Philip Linden: Linden Lab's general policy is to not build very much, if any content, so, I think a better way to say that is, are we going to work harder to get there to be - the Teen Grid is going to have more content inherently as it grows, in the same way that the Main Grid did, but I think there's also an opportunity to bring more content from the Main Grid to the Teen Grid, and I believe that's something that we're working on right now. The concern there is that obviously that content be appropriate for the Teen Grid and that that's reasonably protected - but I believe we are working on a transfer mechanism, or a meeting place where content can be sort of brought over that way. And that's something that we're gonna do.

Johnny Ming: Okay. I think this is Michael Brown. It looks like it says T-Y-A-S at the end - I'm not sure what that is.

Philip Linden: That's the great thing about names in Second Life, you don't usually have to say them.

Johnny Ming: Yeah. I wish I had Dr. Sbaitso here, I could just type it, and have it try and mangle or interpret it, right.

Philip Linden: [chuckle]

Johnny Ming: For those of you who don't know what Dr. Sbaitso is -

Philip Linden: I don't.

Johnny Ming: -it's a speech synthesis program from the eighties that was fun to play pranks on people, but not very practical.

Philip: Let me just say thanks to - speaking of speech synthesis, let me say thanks to Prokofy who's valiantly synthesizing speech for us now as quickly as she can - let's see if she types that.

Johnny Ming: So, this is an interesting question: "Is Second Life a Kingdom, a Republic, a Democracy, Communist or Anarchy?"

Philip Linden: [laughter] Gosh. Well, as Second Life grows, and as the freedom of land owners and users and implementers to do anything they want grows and grows. Again, as I said, if it's going to be as big as it seems like it's going to be, it's going to be a very free and open place so, I think what's such an interesting answer is, 'All of the above', right. There's going to be, there's going to be an example of everything that you just said in there. I think at its highest level it is going to be - it is going to be a system that is fundamentally open. I don't think there's a simple word for that. Democracy doesn't really capture that. Definitely Democracy is a logical outcome of emergent decision making without central control, but I think calling Second Life inherently democratic is sort of missing the point.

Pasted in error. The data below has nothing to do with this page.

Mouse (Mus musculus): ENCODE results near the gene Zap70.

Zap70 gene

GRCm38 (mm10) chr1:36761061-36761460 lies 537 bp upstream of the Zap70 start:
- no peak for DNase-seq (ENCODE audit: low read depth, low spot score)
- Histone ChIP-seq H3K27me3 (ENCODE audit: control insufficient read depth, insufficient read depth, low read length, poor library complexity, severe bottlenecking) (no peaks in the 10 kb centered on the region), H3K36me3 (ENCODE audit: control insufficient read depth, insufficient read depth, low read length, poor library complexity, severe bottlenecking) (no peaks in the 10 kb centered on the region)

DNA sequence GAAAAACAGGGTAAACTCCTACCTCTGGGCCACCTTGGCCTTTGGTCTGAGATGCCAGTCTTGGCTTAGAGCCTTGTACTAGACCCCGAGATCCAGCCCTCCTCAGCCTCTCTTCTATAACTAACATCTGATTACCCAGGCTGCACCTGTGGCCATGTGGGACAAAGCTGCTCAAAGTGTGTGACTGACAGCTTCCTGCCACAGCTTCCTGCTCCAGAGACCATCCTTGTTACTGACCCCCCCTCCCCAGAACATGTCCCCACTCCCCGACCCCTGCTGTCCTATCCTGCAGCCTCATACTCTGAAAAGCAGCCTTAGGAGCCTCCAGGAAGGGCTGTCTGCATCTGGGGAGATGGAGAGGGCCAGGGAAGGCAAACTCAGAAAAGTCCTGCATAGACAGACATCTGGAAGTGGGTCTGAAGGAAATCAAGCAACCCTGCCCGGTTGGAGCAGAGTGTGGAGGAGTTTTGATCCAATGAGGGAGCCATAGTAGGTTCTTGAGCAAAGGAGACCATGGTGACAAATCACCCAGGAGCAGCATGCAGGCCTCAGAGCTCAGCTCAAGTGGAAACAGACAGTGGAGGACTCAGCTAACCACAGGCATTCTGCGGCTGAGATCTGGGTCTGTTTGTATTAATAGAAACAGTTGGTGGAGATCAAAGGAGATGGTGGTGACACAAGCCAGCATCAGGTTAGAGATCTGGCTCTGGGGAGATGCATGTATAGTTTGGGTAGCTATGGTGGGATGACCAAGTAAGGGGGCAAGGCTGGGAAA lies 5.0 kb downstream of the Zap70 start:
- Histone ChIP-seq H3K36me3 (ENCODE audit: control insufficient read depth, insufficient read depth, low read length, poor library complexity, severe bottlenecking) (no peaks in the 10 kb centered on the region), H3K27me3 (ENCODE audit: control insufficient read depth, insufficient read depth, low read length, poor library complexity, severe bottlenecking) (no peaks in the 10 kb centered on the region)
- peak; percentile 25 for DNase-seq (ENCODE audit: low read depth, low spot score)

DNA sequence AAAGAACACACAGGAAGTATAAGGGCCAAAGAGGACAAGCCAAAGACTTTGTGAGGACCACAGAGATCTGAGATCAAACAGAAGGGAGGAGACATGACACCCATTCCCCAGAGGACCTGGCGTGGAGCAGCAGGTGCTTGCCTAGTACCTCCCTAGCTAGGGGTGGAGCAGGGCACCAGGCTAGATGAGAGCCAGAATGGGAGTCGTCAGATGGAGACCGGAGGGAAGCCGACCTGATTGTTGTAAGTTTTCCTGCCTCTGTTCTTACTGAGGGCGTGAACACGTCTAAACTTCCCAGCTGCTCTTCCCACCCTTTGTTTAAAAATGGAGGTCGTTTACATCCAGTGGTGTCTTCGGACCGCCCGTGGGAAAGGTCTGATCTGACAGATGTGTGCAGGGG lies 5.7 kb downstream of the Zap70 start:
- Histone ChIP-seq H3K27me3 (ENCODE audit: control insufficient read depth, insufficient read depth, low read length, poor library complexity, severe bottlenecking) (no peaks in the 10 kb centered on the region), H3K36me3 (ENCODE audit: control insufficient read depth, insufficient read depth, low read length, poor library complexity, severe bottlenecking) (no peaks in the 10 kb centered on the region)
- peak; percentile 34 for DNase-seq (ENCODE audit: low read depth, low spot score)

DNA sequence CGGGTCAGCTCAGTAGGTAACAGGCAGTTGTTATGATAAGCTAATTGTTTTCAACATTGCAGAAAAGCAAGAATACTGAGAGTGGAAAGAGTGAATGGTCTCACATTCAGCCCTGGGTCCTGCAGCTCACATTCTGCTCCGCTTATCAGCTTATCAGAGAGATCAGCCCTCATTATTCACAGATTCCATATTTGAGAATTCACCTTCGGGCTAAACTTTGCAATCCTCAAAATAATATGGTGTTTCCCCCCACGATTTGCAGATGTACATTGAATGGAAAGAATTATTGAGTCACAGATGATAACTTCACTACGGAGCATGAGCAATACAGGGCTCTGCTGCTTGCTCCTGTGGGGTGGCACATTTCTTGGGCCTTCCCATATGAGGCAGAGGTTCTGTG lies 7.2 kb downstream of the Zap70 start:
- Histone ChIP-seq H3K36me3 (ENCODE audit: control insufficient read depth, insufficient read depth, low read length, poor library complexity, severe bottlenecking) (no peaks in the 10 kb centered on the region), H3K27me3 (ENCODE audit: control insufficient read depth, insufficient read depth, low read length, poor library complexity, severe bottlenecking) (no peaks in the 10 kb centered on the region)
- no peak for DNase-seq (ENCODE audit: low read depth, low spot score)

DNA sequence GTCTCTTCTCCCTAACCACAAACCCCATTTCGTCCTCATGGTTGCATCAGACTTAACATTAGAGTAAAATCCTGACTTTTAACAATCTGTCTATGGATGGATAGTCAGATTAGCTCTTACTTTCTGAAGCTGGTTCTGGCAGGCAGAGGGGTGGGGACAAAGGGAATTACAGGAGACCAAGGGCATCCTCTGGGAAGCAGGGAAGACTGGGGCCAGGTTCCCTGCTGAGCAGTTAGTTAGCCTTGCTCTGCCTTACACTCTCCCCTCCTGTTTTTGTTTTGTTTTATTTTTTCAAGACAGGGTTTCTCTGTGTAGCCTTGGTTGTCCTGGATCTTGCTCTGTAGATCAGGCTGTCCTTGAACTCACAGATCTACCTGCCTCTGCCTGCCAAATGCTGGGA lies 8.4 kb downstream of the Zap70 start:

Second Life is open and there will be a lot of different interpretations of that and restrictions that are regional in nature. So, our goal as the government, to the extent that we have to be called that, of Second Life, is simply to preserve a level playing field, and allow people to do anything they want there. Or, allow people to do anything they want, in the context of each other. So, I guess that's really not a very fun answer, but it's definitely going to be a lot like the Internet, and that means it's going to be open, and highly extensible, and very very broadly used. I don't think a single name's going to work.

Johnny Ming: Sure. John Galt is asking, it's a statement, then a question: "This town hall is great because of voice. What is the future integration of voice into Second Life?"

Philip Linden: Well, we're thinking lots right now, there've been lots of people using voice in Second Life, as everyone knows already. We're doing it right now. There are also some amazing possibilities with voice. There are ways to, even prototypically, extend Second Life to use voice pretty effectively - tie that to property, tie that to objects, etc. So, I think that we're definitely going to see a lot of voice use. Our concerns have been, and continue to be, great ways of bringing voice into Second Life that don't alienate those who don't want to use voice. You know the risk that you increase the communicative capability, or the sort of bandwidth, if you will, of communication, while at the same time reducing it in a different way by forcing people to lose some of the freedom that they have in defining who they are is tough - that's a hard tradeoff.

Having said that, I think that we need to think positively about voice in general - in other words, we need to as designers, look at what people are going to do anyway very rapidly, and then say, 'Is there a way we can accelerate that, or make that work better, maybe add features, capabilities, or implementation details that tend to make it easier to protect people's privacies where they want to have those privacies?' Again, that's not a specific direction, but I guess the answer I give is, I think we're closer now to feeling like voice is something that Second Life needs, but we're still troubled by exactly how to do that effectively, and we're thinking about it right now.

Johnny Ming: Sure. John asks, "What sort of support will you have for in game radio stations, and anything that might benefit them?" and a shout-out stating: "Second Life Public Radio loves you guys!"

Philip Linden: Correct me if I'm wrong, Johnny, but as a domain expert here maybe you can help me, I think that the existing capabilities that we have for radio in Second Life are probably pretty good. I don't know what we need to do at a level of system features to make it work better. I don't think there's anything global above the user driven, land driven model for radio broadcasts that makes sense. I don't imagine some sort of ubiquitous channel set for Second Life. I think that, as a radio station, the entirely user driven approach right now is working really well. I don't know if you have anything to add to that?